Opponents of an IRS plan to allow tax preparers to sell, with consent, personal information to anyone who wants it say paid preparers need to focus on advising, not selling.
Taxpayers would be exposed to identity theft if the Internal Revenue Service gets its way with proposed rule changes considered during a congressional hearing this week.
Opposition is growing in response to the plan, which would allow tax preparers to sell personal information with consent. At least 45 attorneys general have joined several members of congress, consumer advocacy groups and others urging the IRS to drop the plan.
"This is an attempt by the tax preparation services to fatten their bottom lines at the expense of their customers' privacy," New York State Attorney General Eliot Spitzer said through a prepared statement Tuesday.
U.S. Sen. Chuck Grassley also spoke out Tuesday during a U.S. Senate Committee on Finance hearing on tax preparation.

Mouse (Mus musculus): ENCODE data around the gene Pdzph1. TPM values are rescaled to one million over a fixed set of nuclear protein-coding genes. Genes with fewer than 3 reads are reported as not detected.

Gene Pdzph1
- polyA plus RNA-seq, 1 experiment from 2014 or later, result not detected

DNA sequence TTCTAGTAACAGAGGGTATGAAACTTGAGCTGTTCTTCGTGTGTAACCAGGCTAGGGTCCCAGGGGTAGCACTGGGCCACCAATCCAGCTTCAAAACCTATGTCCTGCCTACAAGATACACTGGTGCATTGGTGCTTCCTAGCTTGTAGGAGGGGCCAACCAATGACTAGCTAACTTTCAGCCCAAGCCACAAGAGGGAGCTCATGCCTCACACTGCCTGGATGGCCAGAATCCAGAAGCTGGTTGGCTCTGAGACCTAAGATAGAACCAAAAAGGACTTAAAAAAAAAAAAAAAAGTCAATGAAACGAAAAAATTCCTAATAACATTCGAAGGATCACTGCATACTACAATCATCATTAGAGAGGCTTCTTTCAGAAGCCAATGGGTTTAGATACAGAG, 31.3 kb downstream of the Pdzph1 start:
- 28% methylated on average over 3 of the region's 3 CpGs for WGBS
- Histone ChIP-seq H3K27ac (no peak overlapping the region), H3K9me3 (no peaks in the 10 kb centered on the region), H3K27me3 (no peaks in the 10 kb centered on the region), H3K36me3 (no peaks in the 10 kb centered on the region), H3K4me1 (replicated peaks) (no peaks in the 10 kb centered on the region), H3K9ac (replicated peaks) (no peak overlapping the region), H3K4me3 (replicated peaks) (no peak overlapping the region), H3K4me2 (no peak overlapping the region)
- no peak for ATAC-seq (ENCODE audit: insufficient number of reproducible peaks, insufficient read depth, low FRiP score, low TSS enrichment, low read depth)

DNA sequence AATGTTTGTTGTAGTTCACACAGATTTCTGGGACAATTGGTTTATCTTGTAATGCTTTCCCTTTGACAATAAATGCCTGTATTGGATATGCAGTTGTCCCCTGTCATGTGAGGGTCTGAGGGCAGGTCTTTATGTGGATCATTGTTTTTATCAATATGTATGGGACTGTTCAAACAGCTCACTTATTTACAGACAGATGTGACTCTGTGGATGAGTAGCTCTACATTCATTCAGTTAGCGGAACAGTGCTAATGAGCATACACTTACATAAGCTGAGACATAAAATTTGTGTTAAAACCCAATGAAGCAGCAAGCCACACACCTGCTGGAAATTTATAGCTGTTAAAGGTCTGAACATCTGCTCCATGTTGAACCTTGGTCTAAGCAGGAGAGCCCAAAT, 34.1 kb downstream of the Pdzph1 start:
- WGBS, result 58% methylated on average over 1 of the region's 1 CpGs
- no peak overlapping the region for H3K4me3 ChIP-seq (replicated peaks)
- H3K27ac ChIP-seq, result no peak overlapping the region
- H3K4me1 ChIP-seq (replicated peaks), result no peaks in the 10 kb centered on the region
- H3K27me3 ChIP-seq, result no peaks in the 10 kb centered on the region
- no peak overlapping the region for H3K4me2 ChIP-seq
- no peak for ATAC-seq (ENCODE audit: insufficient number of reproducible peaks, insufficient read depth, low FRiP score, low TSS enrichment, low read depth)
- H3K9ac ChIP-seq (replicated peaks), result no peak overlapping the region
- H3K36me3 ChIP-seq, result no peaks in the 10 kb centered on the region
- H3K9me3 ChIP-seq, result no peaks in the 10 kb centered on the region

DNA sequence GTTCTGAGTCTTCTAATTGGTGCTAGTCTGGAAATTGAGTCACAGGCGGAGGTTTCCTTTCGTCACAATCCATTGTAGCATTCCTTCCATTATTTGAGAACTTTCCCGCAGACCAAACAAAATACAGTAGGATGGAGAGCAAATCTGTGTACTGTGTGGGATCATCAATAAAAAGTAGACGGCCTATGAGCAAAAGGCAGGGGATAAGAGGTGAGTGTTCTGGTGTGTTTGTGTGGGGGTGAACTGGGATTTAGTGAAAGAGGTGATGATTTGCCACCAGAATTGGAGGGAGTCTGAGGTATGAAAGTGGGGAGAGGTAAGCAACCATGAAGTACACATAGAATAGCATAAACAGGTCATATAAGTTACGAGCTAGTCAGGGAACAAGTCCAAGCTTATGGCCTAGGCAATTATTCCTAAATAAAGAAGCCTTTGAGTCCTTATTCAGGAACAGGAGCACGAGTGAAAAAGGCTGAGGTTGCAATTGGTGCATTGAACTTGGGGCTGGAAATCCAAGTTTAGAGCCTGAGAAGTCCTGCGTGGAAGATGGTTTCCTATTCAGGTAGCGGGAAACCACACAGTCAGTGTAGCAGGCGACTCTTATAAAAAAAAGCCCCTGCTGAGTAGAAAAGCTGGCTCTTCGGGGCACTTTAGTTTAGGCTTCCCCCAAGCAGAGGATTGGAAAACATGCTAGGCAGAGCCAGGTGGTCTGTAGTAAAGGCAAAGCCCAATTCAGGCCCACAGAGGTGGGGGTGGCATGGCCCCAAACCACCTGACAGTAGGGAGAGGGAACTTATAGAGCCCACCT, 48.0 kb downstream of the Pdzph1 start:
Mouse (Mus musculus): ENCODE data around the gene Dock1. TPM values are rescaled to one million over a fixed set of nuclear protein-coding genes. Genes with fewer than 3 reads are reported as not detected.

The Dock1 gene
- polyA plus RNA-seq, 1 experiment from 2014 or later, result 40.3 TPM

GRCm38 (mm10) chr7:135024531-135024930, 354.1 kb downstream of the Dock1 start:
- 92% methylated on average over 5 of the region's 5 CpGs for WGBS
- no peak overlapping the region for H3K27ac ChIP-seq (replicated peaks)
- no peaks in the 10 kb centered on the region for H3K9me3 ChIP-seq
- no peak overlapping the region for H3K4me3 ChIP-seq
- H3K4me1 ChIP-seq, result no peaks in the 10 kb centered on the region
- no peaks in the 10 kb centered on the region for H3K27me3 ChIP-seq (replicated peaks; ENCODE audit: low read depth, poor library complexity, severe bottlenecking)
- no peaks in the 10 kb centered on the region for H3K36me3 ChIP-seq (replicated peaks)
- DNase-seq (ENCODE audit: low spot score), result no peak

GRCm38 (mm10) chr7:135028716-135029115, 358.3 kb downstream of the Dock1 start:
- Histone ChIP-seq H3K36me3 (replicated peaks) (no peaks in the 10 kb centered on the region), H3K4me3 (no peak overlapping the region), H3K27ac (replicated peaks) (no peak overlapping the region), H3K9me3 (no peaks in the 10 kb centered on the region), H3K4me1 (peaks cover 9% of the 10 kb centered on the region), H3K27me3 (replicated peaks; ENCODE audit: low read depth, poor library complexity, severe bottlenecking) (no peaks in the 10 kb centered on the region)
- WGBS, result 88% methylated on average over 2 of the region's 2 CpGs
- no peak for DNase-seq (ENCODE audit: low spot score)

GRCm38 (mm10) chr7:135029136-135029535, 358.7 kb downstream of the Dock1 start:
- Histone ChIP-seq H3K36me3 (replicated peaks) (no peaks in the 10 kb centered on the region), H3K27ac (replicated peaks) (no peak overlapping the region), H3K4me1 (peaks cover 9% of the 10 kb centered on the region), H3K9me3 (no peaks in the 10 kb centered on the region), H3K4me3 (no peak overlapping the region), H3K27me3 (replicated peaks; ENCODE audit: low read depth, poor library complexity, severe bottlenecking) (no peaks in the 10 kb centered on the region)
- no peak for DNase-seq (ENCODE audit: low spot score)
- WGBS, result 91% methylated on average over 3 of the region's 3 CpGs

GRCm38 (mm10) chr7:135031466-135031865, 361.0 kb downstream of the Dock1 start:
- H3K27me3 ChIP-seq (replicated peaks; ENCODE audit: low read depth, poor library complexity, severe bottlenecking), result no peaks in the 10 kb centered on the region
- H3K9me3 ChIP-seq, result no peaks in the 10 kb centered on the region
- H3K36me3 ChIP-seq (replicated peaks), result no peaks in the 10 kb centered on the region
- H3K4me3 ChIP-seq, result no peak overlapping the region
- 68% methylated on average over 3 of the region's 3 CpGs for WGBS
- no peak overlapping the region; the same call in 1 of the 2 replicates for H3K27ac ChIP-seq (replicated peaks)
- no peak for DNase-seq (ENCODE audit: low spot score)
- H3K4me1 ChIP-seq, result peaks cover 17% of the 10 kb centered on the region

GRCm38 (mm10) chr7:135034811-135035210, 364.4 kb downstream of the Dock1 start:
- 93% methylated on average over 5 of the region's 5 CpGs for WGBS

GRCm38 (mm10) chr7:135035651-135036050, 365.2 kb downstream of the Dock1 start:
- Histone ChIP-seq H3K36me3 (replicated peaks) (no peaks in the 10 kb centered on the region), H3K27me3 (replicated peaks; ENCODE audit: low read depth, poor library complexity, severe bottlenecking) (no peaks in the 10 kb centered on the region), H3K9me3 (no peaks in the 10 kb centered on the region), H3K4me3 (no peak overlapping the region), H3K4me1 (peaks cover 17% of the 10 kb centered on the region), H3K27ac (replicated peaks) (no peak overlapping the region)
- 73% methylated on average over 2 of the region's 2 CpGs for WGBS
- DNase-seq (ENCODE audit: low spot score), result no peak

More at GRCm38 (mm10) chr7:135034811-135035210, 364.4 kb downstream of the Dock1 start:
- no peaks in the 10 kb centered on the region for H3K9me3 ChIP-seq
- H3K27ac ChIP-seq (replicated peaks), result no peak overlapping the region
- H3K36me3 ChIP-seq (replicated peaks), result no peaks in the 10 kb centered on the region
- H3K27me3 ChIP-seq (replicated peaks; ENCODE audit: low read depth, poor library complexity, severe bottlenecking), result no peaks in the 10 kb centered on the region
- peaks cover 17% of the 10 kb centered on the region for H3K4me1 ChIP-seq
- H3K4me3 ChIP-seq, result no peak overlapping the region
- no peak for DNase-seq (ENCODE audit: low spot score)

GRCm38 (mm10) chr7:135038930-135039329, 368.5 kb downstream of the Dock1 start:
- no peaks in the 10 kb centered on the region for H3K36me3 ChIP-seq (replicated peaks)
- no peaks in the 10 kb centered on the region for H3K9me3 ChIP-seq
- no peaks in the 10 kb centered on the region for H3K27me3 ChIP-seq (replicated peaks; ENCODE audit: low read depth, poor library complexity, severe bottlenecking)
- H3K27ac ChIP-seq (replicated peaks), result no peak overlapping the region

"I am concerned about trends suggesting that tax preparers are interested in selling taxpayer information to make a fast buck, rather than as proprietary information that should be held in confidence by a trusted advisor," he said. "We need to change the focus of paid preparers from selling to advising.
Supporters of the proposed changes, including IRS officials, point out that preparers would be required to produce a separate piece of paper or Web page requesting permission to disclose personal information, the request would have to be written clearly, in 12-point type, and outline each possible use.
The proposed changes were announced in December 2005 and categorized as "insignificant." They are part of a larger package aimed at updating tax rules for the Internet and electronic filing.
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